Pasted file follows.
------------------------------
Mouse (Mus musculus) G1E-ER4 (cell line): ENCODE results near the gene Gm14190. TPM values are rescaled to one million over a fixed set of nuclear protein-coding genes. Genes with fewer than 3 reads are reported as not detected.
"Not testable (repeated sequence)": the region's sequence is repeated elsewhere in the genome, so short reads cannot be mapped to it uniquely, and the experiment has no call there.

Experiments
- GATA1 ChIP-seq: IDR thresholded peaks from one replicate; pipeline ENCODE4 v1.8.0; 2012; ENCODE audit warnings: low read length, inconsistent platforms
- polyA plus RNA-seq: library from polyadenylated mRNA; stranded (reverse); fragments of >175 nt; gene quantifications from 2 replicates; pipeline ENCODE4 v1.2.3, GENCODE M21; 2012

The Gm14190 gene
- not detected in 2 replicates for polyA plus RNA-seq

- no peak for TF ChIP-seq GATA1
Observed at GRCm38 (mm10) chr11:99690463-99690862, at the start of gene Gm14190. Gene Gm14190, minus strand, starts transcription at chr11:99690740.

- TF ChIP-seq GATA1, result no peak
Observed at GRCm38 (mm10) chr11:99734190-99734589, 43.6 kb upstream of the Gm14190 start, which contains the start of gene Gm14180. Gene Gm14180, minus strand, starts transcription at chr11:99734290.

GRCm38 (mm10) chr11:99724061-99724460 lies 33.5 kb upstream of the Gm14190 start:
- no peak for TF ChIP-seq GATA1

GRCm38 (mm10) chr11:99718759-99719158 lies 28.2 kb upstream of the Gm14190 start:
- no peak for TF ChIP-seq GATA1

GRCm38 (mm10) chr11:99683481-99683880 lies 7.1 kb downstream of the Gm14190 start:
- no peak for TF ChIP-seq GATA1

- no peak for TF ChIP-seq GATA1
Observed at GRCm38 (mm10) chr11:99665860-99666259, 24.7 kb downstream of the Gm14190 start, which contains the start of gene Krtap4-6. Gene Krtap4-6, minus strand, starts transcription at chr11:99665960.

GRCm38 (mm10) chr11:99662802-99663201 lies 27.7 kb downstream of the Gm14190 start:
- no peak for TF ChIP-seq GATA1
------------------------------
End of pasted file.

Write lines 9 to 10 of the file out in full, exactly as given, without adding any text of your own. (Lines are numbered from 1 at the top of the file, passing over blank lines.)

Observed at GRCm38 (mm10) chr11:99690463-99690862, at the start of gene Gm14190. Gene Gm14190, minus strand, starts transcription at chr11:99690740.

- TF ChIP-seq GATA1, result no peak